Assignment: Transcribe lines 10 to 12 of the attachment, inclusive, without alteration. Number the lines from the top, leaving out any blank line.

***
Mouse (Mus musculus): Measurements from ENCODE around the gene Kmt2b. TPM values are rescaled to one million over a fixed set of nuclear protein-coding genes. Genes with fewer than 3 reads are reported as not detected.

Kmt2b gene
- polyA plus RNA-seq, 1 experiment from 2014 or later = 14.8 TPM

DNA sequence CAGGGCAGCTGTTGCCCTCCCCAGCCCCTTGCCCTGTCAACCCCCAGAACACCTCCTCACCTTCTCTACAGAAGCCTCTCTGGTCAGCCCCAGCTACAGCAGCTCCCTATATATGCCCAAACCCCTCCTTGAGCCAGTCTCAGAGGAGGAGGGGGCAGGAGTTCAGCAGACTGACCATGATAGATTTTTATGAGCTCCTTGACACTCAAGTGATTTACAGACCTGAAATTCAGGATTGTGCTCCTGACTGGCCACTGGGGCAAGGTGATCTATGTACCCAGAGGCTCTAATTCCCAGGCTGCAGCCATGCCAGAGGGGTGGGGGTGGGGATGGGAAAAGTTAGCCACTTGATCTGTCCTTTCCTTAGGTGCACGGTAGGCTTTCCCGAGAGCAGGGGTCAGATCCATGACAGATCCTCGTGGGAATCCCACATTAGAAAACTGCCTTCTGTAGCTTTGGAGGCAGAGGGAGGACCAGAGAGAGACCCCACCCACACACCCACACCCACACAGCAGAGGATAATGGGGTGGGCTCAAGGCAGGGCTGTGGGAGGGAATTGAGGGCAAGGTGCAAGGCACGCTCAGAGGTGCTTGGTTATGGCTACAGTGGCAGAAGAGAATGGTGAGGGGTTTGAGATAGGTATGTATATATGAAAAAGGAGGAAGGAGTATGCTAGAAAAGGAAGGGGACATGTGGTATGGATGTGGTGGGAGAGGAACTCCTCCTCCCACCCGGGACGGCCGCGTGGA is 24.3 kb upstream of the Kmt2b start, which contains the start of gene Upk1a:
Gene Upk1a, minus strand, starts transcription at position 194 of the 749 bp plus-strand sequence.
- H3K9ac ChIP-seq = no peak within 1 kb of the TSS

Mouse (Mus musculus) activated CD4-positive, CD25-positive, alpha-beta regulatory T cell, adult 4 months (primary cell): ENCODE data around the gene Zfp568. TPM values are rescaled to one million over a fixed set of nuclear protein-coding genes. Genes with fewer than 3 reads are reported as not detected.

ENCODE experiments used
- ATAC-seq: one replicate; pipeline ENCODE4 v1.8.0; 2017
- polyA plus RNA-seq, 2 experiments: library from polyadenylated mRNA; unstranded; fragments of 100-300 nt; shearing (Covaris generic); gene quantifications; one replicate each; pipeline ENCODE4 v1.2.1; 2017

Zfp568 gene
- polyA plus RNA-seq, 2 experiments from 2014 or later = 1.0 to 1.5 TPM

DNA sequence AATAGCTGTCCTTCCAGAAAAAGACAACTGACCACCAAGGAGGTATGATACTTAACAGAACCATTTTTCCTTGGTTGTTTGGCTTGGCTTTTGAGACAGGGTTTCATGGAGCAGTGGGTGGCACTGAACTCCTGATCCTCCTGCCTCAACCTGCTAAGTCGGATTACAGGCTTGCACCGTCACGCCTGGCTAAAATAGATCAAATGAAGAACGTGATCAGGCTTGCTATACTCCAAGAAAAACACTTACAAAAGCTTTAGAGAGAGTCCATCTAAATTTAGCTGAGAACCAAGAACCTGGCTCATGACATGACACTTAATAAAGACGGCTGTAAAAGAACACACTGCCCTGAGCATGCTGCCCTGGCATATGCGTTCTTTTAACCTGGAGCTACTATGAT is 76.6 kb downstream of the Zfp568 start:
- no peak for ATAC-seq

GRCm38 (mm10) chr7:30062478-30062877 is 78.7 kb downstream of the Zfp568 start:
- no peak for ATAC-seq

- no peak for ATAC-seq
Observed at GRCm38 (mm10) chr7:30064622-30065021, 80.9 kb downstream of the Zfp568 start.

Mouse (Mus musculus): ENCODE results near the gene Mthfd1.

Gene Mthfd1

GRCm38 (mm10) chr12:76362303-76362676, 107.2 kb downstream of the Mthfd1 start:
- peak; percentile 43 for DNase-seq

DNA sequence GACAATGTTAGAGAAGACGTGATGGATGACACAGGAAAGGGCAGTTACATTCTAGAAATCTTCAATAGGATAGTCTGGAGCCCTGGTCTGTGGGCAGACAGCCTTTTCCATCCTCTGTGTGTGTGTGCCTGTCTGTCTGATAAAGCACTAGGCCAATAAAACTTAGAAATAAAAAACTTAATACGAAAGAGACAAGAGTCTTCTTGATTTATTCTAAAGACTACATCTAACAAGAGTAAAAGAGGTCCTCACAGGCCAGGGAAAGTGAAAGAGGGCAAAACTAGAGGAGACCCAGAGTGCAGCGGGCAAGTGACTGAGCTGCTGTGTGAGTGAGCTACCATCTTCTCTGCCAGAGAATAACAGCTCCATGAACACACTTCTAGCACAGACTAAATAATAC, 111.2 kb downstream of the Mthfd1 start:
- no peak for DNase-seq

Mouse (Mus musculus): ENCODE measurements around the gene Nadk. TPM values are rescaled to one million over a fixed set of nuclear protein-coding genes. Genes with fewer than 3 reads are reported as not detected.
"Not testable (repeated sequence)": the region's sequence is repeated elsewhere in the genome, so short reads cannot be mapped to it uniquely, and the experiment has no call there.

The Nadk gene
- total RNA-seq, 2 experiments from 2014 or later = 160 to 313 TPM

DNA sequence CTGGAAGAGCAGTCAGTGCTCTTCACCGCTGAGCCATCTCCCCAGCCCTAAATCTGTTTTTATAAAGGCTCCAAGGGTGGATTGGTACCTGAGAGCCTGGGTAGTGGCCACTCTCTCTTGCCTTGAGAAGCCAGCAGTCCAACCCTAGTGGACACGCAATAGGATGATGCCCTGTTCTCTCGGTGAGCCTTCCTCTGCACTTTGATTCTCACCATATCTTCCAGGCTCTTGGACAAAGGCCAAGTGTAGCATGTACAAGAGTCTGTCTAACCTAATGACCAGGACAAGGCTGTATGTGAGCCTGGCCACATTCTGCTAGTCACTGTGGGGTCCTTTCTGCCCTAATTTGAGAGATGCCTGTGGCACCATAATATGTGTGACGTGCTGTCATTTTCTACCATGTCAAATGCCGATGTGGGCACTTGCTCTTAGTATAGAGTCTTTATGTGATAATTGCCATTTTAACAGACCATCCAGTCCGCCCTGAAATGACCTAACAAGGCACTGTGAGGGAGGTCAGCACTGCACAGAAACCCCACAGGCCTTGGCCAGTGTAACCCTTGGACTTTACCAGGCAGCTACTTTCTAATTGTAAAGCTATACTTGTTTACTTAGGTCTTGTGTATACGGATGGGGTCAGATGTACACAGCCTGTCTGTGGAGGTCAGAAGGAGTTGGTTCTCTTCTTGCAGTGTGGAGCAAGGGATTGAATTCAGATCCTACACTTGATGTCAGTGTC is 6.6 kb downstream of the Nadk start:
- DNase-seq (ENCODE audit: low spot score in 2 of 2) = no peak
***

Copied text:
- polyA plus RNA-seq, 2 experiments: library from polyadenylated mRNA; unstranded; fragments of 100-300 nt; shearing (Covaris generic); gene quantifications; one replicate each; pipeline ENCODE4 v1.2.1; 2017

Zfp568 gene
- polyA plus RNA-seq, 2 experiments from 2014 or later = 1.0 to 1.5 TPM